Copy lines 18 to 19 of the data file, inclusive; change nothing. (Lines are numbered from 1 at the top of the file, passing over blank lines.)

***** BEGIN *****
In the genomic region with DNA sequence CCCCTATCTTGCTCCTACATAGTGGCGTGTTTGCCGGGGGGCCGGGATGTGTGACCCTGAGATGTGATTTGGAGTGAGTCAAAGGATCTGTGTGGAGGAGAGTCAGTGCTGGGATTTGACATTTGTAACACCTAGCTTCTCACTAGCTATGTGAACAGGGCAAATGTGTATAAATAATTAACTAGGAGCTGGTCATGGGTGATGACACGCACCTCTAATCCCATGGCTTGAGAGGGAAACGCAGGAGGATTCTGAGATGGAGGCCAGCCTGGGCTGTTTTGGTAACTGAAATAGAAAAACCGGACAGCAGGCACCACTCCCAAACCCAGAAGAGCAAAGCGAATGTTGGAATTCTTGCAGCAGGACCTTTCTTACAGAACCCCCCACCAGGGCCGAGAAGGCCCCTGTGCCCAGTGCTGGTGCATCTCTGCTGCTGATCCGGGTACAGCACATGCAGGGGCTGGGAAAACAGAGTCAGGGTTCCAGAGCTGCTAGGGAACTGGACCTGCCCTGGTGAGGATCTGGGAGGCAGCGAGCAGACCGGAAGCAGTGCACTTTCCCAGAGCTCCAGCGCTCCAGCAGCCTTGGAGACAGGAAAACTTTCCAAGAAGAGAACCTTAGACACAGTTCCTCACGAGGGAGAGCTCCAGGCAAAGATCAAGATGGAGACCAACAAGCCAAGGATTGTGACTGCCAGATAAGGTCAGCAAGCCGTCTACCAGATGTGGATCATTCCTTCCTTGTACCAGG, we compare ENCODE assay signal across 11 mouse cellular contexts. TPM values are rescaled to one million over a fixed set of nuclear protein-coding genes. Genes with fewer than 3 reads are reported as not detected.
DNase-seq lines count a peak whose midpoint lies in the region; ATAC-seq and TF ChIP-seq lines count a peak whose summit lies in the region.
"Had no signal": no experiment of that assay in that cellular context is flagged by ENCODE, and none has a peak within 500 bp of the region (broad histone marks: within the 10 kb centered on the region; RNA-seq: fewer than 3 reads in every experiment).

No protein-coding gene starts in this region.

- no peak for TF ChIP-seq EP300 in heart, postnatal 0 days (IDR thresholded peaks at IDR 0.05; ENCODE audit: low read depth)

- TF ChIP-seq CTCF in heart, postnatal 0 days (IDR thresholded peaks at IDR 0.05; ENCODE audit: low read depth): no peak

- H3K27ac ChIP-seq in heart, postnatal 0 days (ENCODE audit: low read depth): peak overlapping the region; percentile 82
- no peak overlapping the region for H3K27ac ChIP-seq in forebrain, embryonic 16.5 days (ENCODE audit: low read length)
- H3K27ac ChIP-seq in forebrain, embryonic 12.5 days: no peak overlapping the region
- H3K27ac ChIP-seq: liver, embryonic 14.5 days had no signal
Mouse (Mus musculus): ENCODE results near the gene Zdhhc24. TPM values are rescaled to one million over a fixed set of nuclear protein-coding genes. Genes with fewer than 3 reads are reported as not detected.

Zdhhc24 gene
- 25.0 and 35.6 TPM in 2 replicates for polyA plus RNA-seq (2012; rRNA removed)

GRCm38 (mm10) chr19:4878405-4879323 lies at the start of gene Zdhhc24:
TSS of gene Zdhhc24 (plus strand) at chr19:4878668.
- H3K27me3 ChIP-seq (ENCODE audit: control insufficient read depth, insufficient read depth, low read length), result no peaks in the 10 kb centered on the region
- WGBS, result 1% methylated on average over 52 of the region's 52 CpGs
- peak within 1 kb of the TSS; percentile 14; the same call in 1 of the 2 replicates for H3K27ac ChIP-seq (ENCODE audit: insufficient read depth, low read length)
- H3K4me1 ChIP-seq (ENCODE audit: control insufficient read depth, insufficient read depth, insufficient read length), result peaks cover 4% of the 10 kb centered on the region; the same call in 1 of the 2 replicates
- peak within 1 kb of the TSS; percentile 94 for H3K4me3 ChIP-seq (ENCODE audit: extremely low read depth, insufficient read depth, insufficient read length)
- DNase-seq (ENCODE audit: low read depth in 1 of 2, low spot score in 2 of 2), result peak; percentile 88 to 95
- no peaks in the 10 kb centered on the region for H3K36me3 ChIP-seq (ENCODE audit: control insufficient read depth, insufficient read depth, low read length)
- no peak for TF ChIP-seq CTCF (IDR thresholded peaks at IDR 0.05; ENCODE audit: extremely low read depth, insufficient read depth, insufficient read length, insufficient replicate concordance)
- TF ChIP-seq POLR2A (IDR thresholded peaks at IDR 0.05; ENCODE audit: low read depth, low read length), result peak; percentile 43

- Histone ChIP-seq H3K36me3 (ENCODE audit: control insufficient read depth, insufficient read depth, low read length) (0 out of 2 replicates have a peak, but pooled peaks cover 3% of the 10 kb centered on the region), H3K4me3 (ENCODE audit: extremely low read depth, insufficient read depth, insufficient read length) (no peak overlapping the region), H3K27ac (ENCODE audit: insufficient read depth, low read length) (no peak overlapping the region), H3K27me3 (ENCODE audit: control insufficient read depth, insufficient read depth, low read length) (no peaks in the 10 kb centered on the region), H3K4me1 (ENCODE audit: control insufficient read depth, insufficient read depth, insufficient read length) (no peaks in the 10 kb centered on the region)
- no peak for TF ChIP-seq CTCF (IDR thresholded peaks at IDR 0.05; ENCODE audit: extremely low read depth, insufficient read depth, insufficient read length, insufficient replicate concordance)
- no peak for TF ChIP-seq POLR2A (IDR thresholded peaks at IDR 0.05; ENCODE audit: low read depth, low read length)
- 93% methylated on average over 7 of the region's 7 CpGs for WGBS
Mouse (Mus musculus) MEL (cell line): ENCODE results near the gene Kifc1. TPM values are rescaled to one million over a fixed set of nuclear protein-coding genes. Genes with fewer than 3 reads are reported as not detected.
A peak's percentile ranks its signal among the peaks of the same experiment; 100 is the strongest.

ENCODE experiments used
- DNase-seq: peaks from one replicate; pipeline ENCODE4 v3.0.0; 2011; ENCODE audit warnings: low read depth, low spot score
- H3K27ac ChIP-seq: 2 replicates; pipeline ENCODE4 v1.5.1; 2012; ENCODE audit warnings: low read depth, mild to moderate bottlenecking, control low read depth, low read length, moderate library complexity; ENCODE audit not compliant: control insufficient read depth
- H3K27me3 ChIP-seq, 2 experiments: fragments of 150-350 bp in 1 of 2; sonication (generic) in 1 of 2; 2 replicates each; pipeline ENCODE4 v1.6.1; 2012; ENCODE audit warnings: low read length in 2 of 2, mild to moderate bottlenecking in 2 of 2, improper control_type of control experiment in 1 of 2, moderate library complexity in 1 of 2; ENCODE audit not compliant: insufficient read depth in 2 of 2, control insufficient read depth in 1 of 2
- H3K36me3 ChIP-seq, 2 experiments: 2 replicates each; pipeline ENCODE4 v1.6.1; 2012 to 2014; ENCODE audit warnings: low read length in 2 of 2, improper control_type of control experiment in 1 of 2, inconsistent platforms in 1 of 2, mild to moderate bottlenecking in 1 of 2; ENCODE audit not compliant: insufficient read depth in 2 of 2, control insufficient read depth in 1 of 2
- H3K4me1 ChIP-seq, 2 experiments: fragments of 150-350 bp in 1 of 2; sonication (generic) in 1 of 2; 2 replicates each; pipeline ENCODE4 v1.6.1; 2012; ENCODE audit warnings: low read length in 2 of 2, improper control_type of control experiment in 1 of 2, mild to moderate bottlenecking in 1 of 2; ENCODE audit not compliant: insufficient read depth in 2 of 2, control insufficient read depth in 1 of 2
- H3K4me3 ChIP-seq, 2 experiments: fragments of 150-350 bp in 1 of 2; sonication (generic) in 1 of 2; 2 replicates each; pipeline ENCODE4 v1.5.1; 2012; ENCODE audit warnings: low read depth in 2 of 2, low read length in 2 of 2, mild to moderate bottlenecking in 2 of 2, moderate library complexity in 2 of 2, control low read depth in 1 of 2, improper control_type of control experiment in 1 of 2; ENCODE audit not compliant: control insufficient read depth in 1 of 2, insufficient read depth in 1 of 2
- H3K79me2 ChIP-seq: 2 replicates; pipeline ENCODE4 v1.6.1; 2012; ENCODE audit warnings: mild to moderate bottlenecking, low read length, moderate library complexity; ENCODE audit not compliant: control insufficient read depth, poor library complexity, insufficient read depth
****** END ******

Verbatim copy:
- peak within 1 kb of the TSS; percentile 14; the same call in 1 of the 2 replicates for H3K27ac ChIP-seq (ENCODE audit: insufficient read depth, low read length)
- H3K4me1 ChIP-seq (ENCODE audit: control insufficient read depth, insufficient read depth, insufficient read length), result peaks cover 4% of the 10 kb centered on the region; the same call in 1 of the 2 replicates